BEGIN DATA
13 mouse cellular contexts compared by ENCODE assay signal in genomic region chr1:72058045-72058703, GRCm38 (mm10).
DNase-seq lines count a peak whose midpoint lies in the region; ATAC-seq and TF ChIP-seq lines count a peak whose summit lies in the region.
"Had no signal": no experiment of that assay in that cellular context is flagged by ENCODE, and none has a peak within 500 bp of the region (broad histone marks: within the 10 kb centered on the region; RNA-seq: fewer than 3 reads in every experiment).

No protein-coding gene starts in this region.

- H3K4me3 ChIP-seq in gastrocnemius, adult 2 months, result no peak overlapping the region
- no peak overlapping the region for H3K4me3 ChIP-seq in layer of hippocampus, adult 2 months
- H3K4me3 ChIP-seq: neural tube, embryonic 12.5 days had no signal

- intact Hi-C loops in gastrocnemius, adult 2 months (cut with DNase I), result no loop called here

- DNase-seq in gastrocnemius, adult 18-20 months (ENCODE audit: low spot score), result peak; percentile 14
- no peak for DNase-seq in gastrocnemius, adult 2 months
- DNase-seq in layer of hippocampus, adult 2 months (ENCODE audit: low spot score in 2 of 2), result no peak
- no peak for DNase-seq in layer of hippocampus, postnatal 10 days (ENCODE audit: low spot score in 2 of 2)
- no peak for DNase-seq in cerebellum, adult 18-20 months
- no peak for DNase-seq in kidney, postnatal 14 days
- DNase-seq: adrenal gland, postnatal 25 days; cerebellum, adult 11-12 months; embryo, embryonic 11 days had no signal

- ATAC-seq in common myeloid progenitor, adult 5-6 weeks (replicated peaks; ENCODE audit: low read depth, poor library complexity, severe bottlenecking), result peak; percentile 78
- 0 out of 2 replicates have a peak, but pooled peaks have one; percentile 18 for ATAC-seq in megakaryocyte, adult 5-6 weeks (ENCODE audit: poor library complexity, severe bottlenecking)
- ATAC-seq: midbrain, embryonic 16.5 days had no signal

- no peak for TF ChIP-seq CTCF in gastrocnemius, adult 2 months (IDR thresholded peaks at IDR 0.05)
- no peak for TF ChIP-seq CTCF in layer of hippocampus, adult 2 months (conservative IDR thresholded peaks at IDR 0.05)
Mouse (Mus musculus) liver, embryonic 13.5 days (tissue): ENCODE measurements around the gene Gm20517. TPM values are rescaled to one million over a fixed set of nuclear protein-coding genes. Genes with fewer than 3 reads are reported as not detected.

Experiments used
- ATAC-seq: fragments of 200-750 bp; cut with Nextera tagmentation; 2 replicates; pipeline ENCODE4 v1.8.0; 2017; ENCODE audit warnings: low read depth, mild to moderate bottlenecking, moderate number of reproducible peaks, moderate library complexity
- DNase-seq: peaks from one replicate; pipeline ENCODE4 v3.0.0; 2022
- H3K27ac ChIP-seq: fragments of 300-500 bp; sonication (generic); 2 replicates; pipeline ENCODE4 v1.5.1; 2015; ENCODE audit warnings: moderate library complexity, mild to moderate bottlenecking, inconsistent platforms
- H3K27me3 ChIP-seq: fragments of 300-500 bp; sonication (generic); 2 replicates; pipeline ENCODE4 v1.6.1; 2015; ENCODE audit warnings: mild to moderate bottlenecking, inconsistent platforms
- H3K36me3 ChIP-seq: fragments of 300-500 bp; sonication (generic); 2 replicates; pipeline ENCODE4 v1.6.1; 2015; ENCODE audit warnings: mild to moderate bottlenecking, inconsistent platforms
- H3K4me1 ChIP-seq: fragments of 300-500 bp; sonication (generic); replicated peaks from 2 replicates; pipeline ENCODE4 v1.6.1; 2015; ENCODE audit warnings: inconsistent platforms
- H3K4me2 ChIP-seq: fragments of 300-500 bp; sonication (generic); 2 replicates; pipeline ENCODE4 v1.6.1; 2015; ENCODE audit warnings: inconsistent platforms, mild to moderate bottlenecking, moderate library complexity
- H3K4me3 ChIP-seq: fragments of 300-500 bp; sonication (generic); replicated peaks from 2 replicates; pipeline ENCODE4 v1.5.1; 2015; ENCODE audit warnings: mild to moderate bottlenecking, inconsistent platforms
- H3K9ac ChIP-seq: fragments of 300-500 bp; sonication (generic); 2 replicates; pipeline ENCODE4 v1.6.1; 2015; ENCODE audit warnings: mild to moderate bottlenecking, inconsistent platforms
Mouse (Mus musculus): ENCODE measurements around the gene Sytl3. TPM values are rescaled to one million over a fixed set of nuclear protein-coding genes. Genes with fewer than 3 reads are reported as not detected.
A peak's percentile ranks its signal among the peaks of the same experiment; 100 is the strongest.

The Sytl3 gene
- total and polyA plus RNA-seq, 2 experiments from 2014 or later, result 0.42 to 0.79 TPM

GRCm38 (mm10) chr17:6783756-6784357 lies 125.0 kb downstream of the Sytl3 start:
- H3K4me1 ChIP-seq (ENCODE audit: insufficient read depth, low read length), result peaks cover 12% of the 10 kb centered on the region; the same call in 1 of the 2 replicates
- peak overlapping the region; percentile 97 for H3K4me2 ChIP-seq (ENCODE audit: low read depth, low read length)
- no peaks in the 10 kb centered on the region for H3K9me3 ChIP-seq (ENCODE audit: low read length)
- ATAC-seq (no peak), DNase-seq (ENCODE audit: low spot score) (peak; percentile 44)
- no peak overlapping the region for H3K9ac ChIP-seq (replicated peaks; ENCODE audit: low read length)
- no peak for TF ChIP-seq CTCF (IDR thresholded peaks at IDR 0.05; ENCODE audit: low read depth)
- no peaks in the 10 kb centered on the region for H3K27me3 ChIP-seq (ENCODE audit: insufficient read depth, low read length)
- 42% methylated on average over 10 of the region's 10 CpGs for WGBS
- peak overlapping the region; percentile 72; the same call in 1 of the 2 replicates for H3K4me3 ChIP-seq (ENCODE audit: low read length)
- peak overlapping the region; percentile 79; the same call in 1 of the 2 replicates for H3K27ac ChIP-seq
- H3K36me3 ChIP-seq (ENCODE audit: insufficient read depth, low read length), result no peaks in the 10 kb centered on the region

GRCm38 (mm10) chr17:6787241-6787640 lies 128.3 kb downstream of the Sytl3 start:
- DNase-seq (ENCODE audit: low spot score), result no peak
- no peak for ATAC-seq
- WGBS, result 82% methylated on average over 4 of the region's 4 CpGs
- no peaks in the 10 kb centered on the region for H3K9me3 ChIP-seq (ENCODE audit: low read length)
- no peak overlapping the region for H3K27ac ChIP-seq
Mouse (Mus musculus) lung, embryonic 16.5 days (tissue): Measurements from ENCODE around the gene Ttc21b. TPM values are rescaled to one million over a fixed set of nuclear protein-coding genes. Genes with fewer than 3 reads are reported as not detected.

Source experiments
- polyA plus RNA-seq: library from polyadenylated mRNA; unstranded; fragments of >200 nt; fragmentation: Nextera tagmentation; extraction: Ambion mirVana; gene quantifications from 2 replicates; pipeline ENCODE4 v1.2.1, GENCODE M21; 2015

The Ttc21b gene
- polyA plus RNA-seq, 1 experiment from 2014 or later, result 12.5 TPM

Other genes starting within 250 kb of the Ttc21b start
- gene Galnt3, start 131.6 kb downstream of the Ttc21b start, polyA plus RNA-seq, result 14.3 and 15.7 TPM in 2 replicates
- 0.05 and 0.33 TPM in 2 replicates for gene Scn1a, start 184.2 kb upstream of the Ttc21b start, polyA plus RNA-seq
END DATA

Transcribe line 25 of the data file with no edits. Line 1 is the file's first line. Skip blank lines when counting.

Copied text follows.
- H3K27ac ChIP-seq: fragments of 300-500 bp; sonication (generic); 2 replicates; pipeline ENCODE4 v1.5.1; 2015; ENCODE audit warnings: moderate library complexity, mild to moderate bottlenecking, inconsistent platforms